Ethical questions are put into sharp focus in director Cristian Mungiu’s superior Romanian film, “Graduation,” which explores the way beneficial trade-offs are made in an atmosphere in which favors are expected to get favors in return. Shown at the 2016 New York Film Festival, “Graduation” is now in commercial release.
The troublesome issues are raised when Dr. Romeo Aldea, played smoothly by Adrian Titieni, desperately wants his daughter to pass her crucial high school exam so that she can take advantage of a scholarship in Britain. He also feels it important to get her out of Romania in order to have a better life.
His daughter, Eliza, played with teenage cool by Maria Dragus, fights off an intended rape attack near her school the day before the exam. Meanwhile, amidst his concern for her, Dr. Aldea sets out to guarantee that she indeed passes.
He gets himself into a jam after he makes a bargain involving elevating a government official on the list for a liver transplant in exchange for another official with influence to put on pressure to be sure that Eliza passes.
There will be serious, career threatening and potentially criminal complications for Dr. Aldea, and Eliza, upon learning what her father has done, is herself faced with an ethical issue. She is not looking for help. She doesn’t even want especially to go to England.
The film’s strength is how it meticulously delves in low-key fashion into various aspects of life—what it is like at home for Eliza, the atmosphere at the hospital where the doctor practices, the kind of wheeling and dealing that occurs, the infighting triggered by the circumstances and the differences between generations—all within the realm of life in Romania.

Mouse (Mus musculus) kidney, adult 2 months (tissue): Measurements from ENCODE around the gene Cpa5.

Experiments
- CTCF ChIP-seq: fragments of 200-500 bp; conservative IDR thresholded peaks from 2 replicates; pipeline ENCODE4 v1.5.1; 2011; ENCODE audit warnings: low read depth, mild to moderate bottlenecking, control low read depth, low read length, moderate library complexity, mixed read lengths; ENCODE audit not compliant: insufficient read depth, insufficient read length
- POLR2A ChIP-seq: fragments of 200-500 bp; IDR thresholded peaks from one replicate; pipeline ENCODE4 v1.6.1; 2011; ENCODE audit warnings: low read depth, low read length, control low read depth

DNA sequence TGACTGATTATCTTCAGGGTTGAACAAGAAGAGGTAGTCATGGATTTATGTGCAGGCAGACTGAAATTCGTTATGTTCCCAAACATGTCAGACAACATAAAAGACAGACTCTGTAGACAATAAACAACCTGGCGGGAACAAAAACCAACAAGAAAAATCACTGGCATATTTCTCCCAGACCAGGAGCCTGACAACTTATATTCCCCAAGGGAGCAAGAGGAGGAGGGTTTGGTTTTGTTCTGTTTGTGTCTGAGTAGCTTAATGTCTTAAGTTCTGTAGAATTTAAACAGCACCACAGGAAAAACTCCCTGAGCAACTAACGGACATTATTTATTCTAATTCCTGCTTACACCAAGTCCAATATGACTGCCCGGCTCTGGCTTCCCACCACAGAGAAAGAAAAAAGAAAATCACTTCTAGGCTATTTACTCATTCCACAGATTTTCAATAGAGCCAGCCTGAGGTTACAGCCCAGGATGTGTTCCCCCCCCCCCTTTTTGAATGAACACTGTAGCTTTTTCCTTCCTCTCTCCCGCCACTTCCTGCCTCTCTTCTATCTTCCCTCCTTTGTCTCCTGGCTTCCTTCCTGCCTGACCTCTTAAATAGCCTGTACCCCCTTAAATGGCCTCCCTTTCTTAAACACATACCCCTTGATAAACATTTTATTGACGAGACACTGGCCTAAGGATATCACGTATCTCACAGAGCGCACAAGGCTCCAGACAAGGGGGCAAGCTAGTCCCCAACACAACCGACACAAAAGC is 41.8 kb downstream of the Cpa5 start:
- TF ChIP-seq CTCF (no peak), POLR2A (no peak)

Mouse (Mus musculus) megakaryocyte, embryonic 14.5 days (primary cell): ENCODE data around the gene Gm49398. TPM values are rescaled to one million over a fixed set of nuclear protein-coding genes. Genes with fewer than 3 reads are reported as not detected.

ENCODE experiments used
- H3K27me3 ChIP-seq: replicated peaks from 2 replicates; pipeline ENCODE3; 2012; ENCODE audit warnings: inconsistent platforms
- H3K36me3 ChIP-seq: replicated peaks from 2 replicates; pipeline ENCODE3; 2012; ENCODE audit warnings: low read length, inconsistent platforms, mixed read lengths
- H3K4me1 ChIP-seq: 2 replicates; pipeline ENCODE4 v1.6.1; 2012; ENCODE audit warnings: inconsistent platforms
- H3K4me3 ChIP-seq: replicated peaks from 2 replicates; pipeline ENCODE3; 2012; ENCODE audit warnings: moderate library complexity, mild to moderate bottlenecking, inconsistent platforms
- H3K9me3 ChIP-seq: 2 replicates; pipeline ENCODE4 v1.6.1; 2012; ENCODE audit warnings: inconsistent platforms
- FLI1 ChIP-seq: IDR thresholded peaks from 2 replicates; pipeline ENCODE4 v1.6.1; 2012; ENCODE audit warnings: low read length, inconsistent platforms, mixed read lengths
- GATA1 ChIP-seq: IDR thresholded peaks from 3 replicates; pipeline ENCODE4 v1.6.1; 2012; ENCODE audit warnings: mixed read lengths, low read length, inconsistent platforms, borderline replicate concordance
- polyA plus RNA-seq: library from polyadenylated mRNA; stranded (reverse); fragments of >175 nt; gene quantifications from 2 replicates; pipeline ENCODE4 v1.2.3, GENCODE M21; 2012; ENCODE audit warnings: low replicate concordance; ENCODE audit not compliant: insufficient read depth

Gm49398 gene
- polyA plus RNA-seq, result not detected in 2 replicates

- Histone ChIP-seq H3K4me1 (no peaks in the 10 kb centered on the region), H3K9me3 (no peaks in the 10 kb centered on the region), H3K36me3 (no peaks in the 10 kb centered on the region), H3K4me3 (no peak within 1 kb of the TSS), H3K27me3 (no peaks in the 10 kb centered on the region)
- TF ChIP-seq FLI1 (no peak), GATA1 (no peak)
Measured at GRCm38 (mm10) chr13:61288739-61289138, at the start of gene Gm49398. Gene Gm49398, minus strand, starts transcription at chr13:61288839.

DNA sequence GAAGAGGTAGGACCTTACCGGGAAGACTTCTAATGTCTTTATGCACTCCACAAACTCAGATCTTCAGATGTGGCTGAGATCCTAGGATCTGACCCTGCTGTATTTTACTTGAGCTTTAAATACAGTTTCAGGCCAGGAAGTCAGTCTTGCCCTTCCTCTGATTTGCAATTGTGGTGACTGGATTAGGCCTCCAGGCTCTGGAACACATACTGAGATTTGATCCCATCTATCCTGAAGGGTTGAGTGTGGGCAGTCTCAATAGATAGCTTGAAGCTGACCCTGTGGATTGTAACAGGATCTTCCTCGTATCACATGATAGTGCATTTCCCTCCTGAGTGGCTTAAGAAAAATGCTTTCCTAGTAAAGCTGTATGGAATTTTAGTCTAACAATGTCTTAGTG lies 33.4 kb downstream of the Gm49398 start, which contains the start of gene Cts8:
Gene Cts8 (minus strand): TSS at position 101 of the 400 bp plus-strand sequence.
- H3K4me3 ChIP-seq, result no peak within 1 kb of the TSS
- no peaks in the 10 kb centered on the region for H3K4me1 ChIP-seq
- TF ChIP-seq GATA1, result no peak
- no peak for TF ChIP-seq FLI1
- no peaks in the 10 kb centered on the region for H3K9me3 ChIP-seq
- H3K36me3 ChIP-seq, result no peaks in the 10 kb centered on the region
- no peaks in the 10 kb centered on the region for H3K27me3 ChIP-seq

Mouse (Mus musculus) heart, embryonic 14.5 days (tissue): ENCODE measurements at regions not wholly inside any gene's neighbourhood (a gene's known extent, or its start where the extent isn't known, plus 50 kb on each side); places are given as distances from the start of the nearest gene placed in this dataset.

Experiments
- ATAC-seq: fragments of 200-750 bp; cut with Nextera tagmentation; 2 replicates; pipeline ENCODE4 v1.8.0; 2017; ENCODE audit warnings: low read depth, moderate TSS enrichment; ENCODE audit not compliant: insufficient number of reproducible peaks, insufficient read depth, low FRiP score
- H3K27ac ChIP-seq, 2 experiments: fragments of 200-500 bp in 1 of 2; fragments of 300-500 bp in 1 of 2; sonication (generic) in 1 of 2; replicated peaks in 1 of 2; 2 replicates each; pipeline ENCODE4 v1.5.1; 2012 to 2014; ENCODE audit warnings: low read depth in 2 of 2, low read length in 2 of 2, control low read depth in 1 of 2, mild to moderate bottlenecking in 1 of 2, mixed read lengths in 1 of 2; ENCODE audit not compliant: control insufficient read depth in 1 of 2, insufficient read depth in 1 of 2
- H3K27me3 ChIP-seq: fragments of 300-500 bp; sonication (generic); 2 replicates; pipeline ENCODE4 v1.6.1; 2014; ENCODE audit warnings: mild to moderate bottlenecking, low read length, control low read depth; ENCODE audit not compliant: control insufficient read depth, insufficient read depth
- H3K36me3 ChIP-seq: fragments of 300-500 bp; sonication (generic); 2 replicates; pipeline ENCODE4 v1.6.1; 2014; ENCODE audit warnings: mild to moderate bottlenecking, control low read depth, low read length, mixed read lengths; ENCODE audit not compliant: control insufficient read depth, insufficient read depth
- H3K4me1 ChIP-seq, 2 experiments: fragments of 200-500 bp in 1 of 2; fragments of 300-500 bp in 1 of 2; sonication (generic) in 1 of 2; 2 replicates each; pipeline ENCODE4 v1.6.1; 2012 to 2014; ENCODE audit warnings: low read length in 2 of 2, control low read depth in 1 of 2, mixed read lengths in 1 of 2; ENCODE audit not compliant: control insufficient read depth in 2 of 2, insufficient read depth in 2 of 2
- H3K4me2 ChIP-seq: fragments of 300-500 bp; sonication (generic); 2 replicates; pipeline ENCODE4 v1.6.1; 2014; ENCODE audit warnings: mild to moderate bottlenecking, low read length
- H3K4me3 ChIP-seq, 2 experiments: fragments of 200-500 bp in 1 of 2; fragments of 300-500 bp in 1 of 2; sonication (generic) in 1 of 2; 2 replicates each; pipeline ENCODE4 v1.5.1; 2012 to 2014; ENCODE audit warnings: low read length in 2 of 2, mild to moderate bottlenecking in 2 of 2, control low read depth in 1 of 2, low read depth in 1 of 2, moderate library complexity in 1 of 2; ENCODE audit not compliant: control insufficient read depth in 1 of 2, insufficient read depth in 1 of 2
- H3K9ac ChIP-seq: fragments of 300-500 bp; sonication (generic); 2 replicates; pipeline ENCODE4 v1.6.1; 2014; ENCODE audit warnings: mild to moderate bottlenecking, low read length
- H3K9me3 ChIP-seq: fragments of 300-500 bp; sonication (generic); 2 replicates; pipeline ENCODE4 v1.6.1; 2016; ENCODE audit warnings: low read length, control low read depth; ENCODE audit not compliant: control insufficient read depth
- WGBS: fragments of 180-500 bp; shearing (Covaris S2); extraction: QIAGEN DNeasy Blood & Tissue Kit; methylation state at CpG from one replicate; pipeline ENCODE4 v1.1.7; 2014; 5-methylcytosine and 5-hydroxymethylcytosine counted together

We also see the betrayal by Dr. Aldea of his wife, Magda (Lia Bugnar), on whom he is cheating with his mistress, Sandra (Malina Manovici), who is coming to a crisis of her own as a result of her being held in limbo. The doctor’s wife decides she wants no more of the marriage, a sad scene, and his confrontation with his mistress is also sad.
The relations with his daughter are strained by her realization that he has a mistress. There enough angst to go around for all.
There’s also a side issue of corruption with respect to the daughter’s boyfriend, who doesn’t have to worry about studies because of his value to a school team. Sound familiar? Not only in Romania.
This engrossing film delves deeply into the issues explored, and it is made especially interesting as a result of the consistently strong acting. A Sundance Selects/IFC Films release. Reviewed April 6, 2017.